Spain and Morocco settle dispute, but for how long?
Madrid and Rabat have officially settled their diplomatic crisis. Morocco agreed to the repatriation of the immigrants that it had allowed to flee across its border to Ceuta and in exchange Spain's Foreign Minister Arancha González Laya resigned after taking responsibility for triggering the crisis by allowing a leader of the liberation movement in Moroccan-occupied Western Sahara to be treated in a Spanish hospital.
Rabat must not become too dominant
The Spanish government must not allow itself to be blackmailed by Morocco, El Mundo warns:
“Morocco reacted unacceptably to the unfortunate incident with the Polisario leader by driving thousands of desperate people into the waters off Ceuta. ... To appease the Alawite king, he was offered the head of the inept foreign minister [Arancha González] Laya, and Rabat was given millions to manage immigration as well as security equipment. ... Of course harmony is essential. ... But it must be based on genuine trust, and not on the constant blackmail to which we are subjected by an authoritarian regime that is now more dominant than ever.”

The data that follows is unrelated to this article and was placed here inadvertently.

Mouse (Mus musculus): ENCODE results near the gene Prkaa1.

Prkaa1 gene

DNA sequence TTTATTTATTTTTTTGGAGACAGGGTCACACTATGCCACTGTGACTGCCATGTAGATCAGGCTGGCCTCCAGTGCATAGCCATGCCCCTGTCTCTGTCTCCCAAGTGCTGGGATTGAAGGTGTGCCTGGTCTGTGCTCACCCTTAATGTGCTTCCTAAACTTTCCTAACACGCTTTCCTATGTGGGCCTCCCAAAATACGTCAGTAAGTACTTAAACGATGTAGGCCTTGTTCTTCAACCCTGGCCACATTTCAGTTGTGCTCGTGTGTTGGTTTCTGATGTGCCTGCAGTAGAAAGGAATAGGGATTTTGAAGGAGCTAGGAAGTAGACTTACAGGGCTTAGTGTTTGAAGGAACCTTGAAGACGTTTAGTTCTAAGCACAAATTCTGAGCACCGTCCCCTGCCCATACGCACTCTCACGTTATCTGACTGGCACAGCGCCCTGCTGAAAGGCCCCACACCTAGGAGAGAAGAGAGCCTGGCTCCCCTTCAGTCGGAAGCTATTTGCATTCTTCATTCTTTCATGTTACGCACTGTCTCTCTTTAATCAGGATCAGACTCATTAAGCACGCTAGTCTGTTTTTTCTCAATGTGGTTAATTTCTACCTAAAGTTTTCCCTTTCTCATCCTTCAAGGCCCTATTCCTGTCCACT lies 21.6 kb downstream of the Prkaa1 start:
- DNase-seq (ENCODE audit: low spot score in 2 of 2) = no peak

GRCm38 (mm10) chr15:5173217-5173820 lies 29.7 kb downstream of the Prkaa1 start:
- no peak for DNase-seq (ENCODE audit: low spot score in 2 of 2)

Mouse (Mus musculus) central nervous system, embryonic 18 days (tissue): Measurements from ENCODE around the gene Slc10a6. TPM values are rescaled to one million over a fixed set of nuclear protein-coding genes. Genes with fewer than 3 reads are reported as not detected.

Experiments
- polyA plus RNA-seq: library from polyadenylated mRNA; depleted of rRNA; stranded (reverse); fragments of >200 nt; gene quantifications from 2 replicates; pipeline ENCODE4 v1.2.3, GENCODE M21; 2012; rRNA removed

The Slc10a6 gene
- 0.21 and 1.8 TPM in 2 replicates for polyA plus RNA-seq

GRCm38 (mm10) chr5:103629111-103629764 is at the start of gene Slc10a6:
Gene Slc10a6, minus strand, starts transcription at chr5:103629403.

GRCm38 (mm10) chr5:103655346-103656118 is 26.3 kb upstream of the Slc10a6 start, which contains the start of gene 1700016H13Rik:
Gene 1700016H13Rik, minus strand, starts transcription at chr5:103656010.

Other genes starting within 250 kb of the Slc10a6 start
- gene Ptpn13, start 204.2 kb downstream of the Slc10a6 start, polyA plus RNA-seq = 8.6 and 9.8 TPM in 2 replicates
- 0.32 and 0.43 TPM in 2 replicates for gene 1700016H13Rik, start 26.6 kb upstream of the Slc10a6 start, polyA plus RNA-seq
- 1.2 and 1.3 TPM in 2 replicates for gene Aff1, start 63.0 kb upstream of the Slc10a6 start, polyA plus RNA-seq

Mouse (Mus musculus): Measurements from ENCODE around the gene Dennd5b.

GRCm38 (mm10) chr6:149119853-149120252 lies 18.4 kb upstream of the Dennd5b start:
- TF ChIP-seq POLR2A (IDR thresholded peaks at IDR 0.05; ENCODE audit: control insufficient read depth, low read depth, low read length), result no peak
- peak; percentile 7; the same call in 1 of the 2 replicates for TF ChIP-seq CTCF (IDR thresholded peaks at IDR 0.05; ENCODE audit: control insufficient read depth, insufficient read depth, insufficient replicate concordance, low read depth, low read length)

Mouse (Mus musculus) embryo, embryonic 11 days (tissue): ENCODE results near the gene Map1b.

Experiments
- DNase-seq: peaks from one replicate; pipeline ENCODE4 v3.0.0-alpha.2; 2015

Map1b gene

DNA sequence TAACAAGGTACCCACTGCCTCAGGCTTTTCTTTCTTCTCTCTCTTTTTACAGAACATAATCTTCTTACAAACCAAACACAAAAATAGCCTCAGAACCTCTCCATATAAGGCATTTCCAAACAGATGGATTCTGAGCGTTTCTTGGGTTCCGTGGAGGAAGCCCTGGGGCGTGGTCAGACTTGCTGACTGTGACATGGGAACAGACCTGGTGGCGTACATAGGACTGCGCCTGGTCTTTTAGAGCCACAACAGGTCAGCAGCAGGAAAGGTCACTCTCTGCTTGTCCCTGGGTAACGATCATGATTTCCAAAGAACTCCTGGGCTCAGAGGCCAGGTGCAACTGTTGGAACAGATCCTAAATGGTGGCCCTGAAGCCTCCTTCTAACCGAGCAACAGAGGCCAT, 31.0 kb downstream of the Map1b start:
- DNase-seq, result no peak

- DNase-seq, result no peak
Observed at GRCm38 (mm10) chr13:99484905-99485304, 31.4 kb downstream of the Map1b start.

The EU is also to blame for the fact that Spain is so dependent on Morocco, El País explains:
“Spain's geographical location and European immigration policy - or rather the lack thereof - make Morocco an indispensable ally in border control. Consequently, cooperation with a regime that is anything but democratic is vital. ... The important thing is that dialogue must never break down. The government has overcome a major stumbling block. It will now depend on its ability to keep relations going without renouncing its principles on issues like [the two Spanish exclaves] Ceuta and Melilla, the [Moroccan-occupied West] Sahara, and immigration.”